White House says Trump doing 'well' but source says next 48 hours 'critical'

Published October 3, 2020
US President Donald Trump gives a thumbs-up as he walks to Marine One prior to departure from the South Lawn of the White House in Washington, DC, October 2, as he heads to Walter Reed Military Medical Center, after testing positive for Covid-19. — AFP
US President Donald Trump gives a thumbs-up as he walks to Marine One prior to departure from the South Lawn of the White House in Washington, DC, October 2, as he heads to Walter Reed Military Medical Center, after testing positive for Covid-19. — AFP

Donald Trump is doing “very well” in his hospital treatment for Covid-19, his medics said on Saturday, but a source with knowledge of the US president's condition said his vital signs had been worrying, with the next 48 hours critical.

Trump is up and walking, has been fever-free for 24 hours and his cough, nasal congestion and fatigue are improving, physician Sean Conley said during the first medical update on his status since the president was admitted to Walter Reed military medical centre on Friday.

Trump is not receiving extra oxygen, he added, and is “doing very well”.

Also read: What happens if a US presidential candidate dies in the run up to election?

“We have monitored his cardiac function, his kidney function, liver function. All of those are normal,” another member of the medical team, Sean Dooley, said.

But a source familiar with the president's health gave a much more worrying assessment.

“The president's vitals over the last 24 hours were very concerning and the next 48 hours will be critical in terms of his care,” the source said. “We're still not on a clear path to a full recovery.”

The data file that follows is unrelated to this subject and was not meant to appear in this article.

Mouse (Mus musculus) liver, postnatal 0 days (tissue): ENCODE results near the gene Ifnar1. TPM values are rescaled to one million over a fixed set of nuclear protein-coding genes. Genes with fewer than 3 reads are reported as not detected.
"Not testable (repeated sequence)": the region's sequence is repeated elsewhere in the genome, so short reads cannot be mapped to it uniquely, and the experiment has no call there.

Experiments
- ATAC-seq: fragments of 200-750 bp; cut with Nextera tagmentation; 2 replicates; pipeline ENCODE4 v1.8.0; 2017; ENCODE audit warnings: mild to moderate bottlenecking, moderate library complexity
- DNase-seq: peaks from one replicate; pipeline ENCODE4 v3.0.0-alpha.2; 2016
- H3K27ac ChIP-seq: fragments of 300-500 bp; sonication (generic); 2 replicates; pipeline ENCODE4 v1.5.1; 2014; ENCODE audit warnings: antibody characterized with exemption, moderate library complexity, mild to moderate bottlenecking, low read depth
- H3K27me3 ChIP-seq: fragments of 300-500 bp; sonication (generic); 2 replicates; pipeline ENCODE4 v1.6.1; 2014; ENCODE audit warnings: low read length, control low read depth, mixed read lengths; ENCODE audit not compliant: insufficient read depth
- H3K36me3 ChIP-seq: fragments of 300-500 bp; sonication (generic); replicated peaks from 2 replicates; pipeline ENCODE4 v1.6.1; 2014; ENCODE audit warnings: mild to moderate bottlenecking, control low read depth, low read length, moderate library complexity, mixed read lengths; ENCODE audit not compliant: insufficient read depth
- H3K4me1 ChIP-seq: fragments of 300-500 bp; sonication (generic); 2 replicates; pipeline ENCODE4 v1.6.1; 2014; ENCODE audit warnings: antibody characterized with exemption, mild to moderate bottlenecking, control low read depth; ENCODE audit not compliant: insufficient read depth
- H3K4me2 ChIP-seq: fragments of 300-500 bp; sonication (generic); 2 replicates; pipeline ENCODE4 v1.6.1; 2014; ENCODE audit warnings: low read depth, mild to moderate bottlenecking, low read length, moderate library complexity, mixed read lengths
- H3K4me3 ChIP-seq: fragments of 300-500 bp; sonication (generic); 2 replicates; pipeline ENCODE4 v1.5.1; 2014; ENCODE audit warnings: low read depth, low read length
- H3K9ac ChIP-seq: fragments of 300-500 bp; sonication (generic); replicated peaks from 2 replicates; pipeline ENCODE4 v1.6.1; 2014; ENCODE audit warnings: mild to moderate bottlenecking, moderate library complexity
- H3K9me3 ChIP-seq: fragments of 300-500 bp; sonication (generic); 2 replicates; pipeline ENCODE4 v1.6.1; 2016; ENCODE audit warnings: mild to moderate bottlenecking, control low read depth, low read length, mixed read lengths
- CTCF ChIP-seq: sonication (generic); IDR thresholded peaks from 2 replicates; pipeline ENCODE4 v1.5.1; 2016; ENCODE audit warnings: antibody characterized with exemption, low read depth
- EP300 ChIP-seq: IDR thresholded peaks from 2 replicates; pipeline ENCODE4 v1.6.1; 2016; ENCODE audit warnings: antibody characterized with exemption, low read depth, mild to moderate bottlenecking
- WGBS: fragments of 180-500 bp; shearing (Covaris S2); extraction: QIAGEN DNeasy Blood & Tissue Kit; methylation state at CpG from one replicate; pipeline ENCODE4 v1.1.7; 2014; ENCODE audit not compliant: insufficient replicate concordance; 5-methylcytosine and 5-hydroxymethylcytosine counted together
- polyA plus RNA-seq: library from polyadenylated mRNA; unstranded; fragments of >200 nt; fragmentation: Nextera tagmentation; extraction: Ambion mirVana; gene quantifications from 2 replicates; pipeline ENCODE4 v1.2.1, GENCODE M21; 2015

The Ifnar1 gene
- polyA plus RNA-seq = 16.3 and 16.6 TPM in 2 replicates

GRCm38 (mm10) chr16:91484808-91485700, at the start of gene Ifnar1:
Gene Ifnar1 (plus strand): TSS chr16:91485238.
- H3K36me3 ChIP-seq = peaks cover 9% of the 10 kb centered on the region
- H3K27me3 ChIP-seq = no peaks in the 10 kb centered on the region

The White House has not commented on the assessment.

Conley was evasive when asked whether Trump had received supplementary oxygen at any point since falling ill, only confirming that he hadn't received any at the hospital or on Thursday — the day he had his test.

This leaves the possibility that he was on oxygen at the White House on Friday before being admitted to Walter Reed, and there were reports in US media, unconfirmed by AFP, that this was the case.

Soon after Trump arrived at hospital, Conley said in a memo that the president was starting a course of therapeutic drug remdesivir and had received an eight-gram dose of an experimental polyclonal antibody cocktail.

Conley would not put a “hard date” on Trump's discharge from hospital or disclose the president's temperature.

Amid the rosy assessment from the White House, more people close to the president disclosed they have tested positive for the coronavirus.

Trump trailing

The latest is campaign advisor Chris Christie, who was among several aides that helped Trump prepare for the first presidential debate that have since announced positive tests.

Three senators as well as Trump's campaign manager and other senior aides are among a growing list from the president's orbit to have contracted the virus, with at least seven confirmed cases tied to an event in the White House Rose Garden last weekend.

With Trump, who is trailing in the polls, knocked off the campaign trail for treatment at Walter Reed army medical centre outside Washington — and possibly for many days after — his campaign plans were in disarray ahead of a potentially messy election on November 3.

Among the unknowns were the prospects for two remaining presidential debates and whether the president will have to yield power temporarily to Vice President Mike Pence if his condition worsens.